Bharath Chandrasekaran to serve on study section for National Institutes of Health
The Department of Health and Human Services National Institutes of Health (NIH) Center for Scientific Review has chosen Department of Communication Sciences and Disorders Associate Professor Bharath Chandrasekaran to serve as a member of the Language and Communication Study Section for a four-year term beginning July 2018.
“This is indeed an honor and speaks to recognition of his outstanding research accomplishments,” said Rajinder Koul, chair of the Department of Communication Sciences and Disorders. “This is great news for the department and gives us greater national visibility.”
The appointment will allow the opportunity to contribute to the national biomedical research effort and the quality of the NIH peer review process. The Language and Communication Study Section is composed of 20 standing members who review applications investigating normal and disordered language and communication and their development across the lifespan from infancy through old age. Research methods include psychological experiments, naturalistic observation, linguistic and logical analyses, computational modeling, neuroimaging, and genetic studies.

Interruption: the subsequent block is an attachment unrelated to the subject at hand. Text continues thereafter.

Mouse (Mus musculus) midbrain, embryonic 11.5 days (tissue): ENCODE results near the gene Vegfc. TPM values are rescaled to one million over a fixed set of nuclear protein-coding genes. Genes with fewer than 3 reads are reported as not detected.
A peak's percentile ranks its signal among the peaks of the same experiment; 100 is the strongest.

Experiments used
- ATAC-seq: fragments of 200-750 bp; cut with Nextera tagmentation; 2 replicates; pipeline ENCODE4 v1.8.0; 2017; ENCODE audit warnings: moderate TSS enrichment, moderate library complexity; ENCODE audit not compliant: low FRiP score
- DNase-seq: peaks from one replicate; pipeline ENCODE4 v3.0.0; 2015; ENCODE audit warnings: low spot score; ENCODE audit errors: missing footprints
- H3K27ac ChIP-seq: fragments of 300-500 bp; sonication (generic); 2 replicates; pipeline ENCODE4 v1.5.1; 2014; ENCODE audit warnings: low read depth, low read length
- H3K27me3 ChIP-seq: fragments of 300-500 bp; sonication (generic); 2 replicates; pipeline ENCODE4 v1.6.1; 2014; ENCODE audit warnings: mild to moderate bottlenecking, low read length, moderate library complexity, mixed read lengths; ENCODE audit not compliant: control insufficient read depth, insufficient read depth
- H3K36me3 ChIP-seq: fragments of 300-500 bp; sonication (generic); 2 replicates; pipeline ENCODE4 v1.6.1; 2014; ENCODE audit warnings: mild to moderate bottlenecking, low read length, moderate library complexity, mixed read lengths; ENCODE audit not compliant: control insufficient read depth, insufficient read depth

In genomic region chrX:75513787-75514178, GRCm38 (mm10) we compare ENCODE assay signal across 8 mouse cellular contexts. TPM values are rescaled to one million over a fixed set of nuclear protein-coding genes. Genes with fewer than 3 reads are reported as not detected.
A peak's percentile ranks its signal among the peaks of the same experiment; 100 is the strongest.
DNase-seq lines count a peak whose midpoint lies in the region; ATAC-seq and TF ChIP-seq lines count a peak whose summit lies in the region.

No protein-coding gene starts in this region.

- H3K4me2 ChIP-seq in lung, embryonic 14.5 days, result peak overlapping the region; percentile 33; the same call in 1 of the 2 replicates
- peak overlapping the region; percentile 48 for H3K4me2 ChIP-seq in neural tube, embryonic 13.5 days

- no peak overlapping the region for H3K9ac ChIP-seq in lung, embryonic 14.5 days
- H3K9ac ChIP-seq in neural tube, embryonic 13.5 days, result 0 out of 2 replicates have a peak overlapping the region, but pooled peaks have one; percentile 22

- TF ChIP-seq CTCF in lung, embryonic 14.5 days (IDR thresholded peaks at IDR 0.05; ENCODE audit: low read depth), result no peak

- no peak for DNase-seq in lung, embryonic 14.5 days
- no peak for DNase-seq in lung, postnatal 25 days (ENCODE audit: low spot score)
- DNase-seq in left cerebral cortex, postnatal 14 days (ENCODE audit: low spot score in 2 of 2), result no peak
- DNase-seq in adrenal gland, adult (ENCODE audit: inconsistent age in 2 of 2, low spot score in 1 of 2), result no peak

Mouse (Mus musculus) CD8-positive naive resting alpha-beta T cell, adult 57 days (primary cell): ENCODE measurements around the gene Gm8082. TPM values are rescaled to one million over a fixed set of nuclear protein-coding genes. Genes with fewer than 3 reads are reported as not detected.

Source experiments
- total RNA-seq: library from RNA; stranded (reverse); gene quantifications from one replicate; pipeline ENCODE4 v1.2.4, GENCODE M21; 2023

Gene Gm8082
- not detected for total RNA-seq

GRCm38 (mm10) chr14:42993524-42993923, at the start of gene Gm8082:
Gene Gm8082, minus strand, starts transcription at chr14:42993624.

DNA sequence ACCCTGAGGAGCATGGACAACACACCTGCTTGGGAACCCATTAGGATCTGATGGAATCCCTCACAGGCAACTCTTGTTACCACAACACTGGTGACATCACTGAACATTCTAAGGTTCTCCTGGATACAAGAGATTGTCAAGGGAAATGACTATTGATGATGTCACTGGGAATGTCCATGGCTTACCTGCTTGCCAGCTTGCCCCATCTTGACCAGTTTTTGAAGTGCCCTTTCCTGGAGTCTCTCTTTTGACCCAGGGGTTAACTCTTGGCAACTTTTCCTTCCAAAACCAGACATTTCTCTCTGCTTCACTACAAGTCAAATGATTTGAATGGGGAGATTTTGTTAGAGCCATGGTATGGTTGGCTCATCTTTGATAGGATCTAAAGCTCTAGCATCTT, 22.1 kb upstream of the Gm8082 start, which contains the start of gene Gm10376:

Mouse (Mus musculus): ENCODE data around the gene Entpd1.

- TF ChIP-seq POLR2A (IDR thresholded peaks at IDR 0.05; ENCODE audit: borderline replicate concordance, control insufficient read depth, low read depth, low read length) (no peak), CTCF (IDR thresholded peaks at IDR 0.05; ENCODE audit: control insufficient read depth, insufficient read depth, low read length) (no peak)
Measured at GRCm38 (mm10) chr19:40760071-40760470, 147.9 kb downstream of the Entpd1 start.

Study sections review grant applications submitted to the NIH, make recommendations on these applications to the appropriate NIH national advisory council or board, and survey the status of research in their fields of science. These functions serve as a great value to medical and allied research.
Members are selected based on their demonstrated competence and achievement in their scientific discipline as evidenced by the quality of research accomplishments, publications in scientific journals and other significant scientific activities, achievements and honors. Service on a study section also requires mature judgment and objectivity as well as the ability to work effectively in a group.
Chandrasekaran’s research examines the neurobiological computations that underlie speech perception and learning using an interdisciplinary, computational, and lifespan approach. He currently receives support from the National Institutes of Health and the Department of Defense. Chandrasekaran co-founded the Multimodal Neuroimaging Initiative and directs the SoundBrain Lab at The University of Texas at Austin.
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